'We were miserable as sin, wondering how I could break my contract and return
to somewhere where there was something better than rusted tins of corned beef
and weevily ships biscuits to survive on. The local people seemed dour and
suspicious, and so, so different from the exuberant Bantu.'
So begins John Pitchford's description of the second half of his colonial
career, in the Pacific rather than, as previously, in Northern Rhodesia /
Zambia. He was not the first 'African' to have that reaction to the Gilbert and
Ellice Islands, to whom he had just been appointed as 'Senior Health Adviser to
administer a family planning programme'. Where John differed from most was
that he overcame that beginning, and was as strikingly successful in the GEIC
as he had been in Africa. This is because, as it says on the back of the book,
John was indeed 'a highly unusual colonial administrator'.
This magnificent book traces John's life, philosophy, both pre-, post-, and
throughout, these two postings. It details his dislike of formal academic
qualifications, which stalked his career. This also meant any job which was
about bureaucracy, offices, or 'post beer-time meetings'.
It is full of pithy comments: from insects and snakes to be avoided, to the state
of the Anglican Liturgy, to the endorphins to be obtained from running, to
restricted gene pools, to how it feels to hold a corpse in your arms (on three
different occasions). We have sadistic marine educators; we have racists (about
whom John quotes a Zambian friend 'I feel sorry for people like that', we have
corrupt Zambian officials ('If you don't like the way we do things in Africa...get out', we have Nuns who, before it was condemned by the Roman Catholic
Church, thought that the pill was a miracle; we have mad medical officers; we
have the Maire who was reluctant to provide a permis de construire for the
family's ruin in mid-France, because, as it turned out, he could not handle the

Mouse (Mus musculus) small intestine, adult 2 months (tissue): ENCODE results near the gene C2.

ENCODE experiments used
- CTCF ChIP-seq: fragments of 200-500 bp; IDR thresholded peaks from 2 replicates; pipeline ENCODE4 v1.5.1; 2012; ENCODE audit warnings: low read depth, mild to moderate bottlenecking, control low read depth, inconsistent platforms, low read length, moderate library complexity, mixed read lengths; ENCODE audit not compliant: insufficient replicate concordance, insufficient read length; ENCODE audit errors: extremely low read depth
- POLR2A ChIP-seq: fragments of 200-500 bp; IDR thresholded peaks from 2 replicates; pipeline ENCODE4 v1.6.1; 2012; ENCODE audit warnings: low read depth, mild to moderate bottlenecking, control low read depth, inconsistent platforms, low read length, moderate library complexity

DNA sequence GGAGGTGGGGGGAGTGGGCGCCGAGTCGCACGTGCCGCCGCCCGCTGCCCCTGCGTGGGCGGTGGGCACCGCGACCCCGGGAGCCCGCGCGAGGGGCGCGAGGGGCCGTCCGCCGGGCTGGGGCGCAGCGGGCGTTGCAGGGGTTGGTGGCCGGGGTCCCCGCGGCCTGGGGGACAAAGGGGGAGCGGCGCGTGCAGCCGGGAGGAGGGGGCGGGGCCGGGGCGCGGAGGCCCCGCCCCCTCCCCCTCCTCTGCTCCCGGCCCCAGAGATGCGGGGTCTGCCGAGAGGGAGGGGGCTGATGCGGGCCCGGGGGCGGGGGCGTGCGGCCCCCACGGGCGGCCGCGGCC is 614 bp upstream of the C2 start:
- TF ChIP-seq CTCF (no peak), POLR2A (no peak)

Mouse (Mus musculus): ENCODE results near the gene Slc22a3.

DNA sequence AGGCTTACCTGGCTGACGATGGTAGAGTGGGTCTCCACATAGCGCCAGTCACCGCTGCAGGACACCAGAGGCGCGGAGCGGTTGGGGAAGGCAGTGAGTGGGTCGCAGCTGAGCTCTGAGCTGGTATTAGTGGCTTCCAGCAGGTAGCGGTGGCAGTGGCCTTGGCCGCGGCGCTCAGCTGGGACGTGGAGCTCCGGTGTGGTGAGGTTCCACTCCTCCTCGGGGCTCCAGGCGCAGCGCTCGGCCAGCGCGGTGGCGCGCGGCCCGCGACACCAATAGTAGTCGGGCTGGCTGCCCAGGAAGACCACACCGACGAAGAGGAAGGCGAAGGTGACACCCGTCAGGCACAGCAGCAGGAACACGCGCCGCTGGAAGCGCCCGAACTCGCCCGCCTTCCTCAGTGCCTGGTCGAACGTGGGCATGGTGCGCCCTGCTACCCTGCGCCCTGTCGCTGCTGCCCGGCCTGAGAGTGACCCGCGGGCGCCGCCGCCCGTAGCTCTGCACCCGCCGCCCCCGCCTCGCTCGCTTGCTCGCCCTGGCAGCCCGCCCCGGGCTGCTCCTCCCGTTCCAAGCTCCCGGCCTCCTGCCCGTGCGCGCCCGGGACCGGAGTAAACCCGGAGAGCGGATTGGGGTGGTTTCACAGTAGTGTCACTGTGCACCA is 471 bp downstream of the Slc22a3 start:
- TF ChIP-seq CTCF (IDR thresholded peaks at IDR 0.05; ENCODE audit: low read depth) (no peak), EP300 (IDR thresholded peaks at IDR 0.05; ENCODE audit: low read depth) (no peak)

computer system to apply for it!
John's career was eclectic: he started in the Royal Marines, then found
employment abroad, initially as a Customs Officer in the Central African
Federation, posted to Northern Rhodesia, and then (because of his voluntary
work) in the Colonial Service, as a Social Welfare Adviser (Youth) in that same
territory. Here he organised a National Choir and Drama Festival; developed
multi-racial Outward Bound Courses, which meant, inter alia, exploring a
'seemingly mandatory rock climbing site' at Kapiri Mposhi. He nearly met his end
there when the rock crumbled, and brought it down with him. He was saved by a
After Zambian independence in 1964, John was seconded to the Zambian Youth
Service. But with a physical breakdown which started with malaria and was
followed by malta fever, mumps, and hepatitis he and his family left Africa.
There followed two years of running a guesthouse in Cumbria ('not my metier').
John continued to seek work through the Overseas Resettlement Bureau; but he
did not have the right academic qualifications! He and Judy acquired the 'vital bit
of paper' at Loughborough; and, armed with this, John became ' maybe the only
the only person in the UK able meet all [the] requirements for a Senior Health
Adviser to administer a family planning programme' in the then Gilbert and Ellice
There then followed his glory years. 'We became an example to the Pacific and
the world. The Population Bureau could not believe our statistics; our data was a
world-beating reduction in the total fertility rate from 6.82 % to 4.39%.' John was
able to achieve this by his ability to win over the 'dour, suspicious people' firstly,
by going to live amongst them, and secondly, by harnessing their, and his, love
of music: what got the message about family planning across was a cultural
triumph: a song competition. How many would have thought so laterally?
After Kiribati's independence in 1979, John, by now fluent in I-Kiribati, stayed on
at the personal request of the new President. This was when he formally
became a District Officer, before he personally oversaw the replacement by
more democratic forms of local government. In the end, John and Judy chalked
up 20 years' service before retiring to France, and now Wales.
I thoroughly recommend this book. Do not be put off by the odd typo where the
publisher was careless with the final proofs; it is a great read.